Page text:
There are a few basic testing steps provided with Hardy that cover a lot of use cases. For complete test coverage, you will also need to write your own custom steps but we'll look at the defaults first.
Then "<css selector>" should have "<css property>" of "<value>"
Testing for equality in CSS values. When the property measured is a colour, the values (measured and expected) are both converted to RGBA to ensure consistency. There is also a small amount of variation allowed as some browsers calculate colours slightly differently. This tolerance level is very, very small and not usually noticable.
Then "<css selector>" should have "<css property>" of "<value>" or "<value>" or ...
Same as the previous test but allows a few possible values. Useful if you want to ensure that all text element colours are from a predefined palette.
Then "<css selector>" should have "<css property>" of "<greater|less>" than "<value>"
To make tests sturdier and more reliable, it is best to not be completely exact in measurement. This step allows you to name a minimum or maximum for any numerical value. Using two of these steps together, you can create a range of acceptable values.
Then "<css selector>" should have offset "<top or left>" of "<value>"
Calculates the exact position of the element within the page and reports it back. This is measured regardless of the rules applied so that even if an element has
top: auto for example, will still return the actual number of pixels from the top of the document.
Then "<css selector>" should look the same as before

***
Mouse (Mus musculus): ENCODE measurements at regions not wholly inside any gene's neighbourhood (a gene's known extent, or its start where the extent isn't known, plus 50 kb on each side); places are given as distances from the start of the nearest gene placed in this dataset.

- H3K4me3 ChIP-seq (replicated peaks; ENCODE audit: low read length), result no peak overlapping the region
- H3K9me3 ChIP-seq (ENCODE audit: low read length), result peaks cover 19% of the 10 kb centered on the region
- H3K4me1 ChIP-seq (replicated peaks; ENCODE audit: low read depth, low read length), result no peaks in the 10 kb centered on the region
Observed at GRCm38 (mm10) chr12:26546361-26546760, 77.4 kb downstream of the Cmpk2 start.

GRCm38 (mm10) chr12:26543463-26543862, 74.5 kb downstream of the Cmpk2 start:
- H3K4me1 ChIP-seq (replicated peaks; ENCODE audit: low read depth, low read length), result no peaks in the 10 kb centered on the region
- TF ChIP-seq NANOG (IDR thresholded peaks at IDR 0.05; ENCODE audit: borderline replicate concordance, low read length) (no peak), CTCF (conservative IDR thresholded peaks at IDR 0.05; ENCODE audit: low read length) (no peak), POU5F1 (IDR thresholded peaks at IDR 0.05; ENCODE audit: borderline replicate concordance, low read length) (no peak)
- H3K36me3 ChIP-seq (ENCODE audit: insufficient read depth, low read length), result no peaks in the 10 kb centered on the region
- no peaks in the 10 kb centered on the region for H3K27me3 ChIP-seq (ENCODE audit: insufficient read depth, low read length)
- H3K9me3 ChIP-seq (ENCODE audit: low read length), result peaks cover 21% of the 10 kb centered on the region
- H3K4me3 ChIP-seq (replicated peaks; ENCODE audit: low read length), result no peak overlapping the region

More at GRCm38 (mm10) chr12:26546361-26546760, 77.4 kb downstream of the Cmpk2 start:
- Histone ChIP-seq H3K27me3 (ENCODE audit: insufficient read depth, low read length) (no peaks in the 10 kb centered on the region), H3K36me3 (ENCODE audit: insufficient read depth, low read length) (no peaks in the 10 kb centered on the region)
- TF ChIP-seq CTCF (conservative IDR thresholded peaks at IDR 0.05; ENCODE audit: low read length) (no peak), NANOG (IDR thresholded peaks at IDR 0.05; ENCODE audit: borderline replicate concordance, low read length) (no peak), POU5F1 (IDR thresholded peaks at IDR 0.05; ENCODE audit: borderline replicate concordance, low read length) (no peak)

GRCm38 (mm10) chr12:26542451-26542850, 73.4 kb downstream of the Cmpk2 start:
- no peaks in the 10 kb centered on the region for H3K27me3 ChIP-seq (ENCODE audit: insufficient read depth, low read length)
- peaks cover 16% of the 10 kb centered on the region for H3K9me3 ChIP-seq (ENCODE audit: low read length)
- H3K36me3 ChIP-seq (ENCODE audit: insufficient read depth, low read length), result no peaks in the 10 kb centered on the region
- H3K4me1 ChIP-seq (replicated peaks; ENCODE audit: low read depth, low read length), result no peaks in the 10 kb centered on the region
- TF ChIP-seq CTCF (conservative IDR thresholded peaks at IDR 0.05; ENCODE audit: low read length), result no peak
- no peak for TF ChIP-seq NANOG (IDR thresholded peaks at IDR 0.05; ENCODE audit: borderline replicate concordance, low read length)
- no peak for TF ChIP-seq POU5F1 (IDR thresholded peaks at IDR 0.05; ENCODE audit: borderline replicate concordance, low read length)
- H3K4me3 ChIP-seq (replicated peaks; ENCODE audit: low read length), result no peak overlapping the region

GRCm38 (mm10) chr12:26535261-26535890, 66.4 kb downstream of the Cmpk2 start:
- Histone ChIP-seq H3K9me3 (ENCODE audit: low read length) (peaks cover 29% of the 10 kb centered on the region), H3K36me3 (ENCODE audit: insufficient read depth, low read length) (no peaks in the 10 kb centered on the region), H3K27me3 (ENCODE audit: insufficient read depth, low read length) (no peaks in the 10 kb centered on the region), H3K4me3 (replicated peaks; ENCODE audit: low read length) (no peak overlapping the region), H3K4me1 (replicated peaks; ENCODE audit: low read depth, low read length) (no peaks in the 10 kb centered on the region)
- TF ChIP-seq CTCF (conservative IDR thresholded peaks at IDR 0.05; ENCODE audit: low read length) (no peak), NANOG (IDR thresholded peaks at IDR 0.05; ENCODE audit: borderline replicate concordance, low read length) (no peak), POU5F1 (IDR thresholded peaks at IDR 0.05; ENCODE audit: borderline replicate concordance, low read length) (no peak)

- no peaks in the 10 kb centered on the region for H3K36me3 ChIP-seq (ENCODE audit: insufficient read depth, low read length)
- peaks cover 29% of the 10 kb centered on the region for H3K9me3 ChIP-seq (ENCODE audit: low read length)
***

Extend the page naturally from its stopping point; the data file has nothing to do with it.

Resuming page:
This step does an image diff comparison on the element supplied. This element could be anything from a single
li to the entire page.
These are the ones needed to open a web page and perform basic functionality. There are many more examples of these steps in the original WebDriverJS project used behind-the-scenes in Hardy.
Given I visit "<web page URL>"
Hopefully self-explanatory. Opens the specified page in the browser.
Given I wait for "<n>" seconds
Allows for interactive testing. If a particular action takes a length of time, you can pause the test for that length of time. Note: using this too often will (predictably) slow down your test runs.
Given I wait for "<selector>" to be present
Another helper for interactive testing. This will loop for a while (maximum of 5 seconds) until there is an element that matches the selector specified. If there isn't a match after 5 seconds, this fails.
Given the window size is "<width>" by "<height>"
This step allows the browser size to be controlled. This can make testing responsive designs easy.
Then I enter '<string>' into '<css selector>'
This behaves as though the user typed the string into the input identified by the selector.
Then I submit the form '<css selector>'
Equivalent to pressing submit on the form identified by the selector.
There is already quite a lot that can be accomplished with these steps but you will probably also need to write your own custom steps for complete coverage.